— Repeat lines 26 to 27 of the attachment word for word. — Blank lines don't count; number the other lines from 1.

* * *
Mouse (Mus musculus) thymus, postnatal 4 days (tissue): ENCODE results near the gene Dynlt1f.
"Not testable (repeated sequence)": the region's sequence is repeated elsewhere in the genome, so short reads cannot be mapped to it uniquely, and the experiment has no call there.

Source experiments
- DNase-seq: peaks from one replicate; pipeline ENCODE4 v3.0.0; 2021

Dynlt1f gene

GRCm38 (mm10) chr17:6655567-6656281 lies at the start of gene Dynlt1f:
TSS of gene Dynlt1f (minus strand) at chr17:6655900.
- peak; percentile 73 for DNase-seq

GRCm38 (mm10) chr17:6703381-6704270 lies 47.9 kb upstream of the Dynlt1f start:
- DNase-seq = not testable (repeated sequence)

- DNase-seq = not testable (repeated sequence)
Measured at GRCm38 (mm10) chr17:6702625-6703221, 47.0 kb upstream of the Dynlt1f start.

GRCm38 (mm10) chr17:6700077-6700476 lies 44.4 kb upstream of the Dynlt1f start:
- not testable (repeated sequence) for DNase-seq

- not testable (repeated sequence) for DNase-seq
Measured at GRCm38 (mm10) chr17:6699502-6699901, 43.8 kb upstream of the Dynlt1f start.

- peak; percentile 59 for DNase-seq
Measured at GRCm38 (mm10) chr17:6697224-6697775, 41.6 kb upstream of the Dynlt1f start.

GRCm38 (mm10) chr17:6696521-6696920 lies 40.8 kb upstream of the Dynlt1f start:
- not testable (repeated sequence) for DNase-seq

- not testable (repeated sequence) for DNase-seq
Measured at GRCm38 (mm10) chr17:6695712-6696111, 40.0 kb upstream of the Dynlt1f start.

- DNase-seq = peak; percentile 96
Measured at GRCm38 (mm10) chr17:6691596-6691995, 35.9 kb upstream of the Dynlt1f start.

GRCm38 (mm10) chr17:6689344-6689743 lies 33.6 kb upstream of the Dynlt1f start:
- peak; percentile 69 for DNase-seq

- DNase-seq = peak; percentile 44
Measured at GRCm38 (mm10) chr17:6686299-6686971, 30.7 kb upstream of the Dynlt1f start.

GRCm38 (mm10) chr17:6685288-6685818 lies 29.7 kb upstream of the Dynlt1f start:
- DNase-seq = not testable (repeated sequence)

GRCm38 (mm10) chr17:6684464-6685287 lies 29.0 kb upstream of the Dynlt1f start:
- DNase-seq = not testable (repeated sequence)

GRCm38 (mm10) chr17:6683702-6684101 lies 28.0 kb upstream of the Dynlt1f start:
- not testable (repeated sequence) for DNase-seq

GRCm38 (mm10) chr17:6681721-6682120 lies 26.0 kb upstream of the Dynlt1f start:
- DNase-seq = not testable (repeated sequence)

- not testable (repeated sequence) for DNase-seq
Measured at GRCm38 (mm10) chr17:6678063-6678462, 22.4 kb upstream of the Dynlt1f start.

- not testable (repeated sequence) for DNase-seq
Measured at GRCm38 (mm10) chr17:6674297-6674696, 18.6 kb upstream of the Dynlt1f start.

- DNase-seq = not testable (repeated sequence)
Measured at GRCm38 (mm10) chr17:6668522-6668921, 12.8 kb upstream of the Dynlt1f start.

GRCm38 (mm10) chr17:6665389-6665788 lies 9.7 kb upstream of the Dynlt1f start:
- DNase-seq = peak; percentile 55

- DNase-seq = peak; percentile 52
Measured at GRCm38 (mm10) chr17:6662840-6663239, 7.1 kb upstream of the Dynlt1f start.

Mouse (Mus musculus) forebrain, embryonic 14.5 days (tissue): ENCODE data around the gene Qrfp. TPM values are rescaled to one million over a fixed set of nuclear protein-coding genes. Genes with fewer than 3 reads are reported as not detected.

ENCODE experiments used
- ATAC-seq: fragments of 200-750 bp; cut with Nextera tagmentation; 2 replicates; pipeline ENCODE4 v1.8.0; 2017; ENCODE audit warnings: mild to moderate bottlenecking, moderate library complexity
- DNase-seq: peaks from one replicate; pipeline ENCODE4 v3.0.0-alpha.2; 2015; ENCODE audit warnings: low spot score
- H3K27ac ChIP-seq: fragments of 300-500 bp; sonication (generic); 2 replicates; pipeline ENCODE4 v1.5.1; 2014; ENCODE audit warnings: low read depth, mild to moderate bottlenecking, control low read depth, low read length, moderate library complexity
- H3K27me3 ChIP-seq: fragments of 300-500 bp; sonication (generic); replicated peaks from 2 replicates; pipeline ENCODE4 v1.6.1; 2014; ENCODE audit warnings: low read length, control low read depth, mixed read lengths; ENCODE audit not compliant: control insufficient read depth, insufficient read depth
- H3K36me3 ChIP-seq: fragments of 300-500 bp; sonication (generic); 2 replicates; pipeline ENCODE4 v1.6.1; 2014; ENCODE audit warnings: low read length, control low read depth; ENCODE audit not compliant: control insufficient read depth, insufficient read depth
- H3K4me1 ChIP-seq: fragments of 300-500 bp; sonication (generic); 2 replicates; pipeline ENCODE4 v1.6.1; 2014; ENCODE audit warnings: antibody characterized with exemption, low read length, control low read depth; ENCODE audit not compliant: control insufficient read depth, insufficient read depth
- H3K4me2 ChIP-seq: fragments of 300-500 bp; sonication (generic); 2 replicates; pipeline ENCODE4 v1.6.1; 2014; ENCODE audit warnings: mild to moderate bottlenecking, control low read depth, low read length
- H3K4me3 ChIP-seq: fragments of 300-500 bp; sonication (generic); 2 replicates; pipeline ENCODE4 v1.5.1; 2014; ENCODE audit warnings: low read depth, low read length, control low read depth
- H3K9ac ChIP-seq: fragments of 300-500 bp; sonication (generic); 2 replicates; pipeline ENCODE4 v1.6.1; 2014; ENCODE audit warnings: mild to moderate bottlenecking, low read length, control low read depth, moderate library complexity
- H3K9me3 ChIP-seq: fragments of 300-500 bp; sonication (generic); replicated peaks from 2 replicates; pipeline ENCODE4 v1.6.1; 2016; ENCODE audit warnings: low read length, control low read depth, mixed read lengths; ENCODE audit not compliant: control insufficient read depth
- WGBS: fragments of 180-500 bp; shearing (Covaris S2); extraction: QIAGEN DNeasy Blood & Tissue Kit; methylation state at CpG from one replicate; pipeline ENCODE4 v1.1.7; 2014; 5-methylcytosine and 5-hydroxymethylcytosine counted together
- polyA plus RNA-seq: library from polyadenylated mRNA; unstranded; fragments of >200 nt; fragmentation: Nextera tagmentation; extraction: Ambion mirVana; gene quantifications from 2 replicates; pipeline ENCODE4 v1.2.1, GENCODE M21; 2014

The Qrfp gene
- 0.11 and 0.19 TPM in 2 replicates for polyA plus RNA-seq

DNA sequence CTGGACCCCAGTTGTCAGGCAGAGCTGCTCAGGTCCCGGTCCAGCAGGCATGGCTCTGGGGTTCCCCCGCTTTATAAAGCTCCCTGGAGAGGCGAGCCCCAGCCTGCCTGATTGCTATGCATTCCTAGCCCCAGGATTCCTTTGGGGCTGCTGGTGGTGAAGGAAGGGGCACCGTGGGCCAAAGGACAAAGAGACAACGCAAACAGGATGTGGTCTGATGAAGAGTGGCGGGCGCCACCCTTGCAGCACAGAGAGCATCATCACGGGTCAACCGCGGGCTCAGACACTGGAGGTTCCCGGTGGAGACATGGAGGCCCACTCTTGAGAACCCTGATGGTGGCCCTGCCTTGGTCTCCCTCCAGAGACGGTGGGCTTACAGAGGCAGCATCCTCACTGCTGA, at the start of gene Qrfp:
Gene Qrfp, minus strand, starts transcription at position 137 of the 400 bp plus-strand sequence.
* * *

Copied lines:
- peak; percentile 69 for DNase-seq

- DNase-seq = peak; percentile 44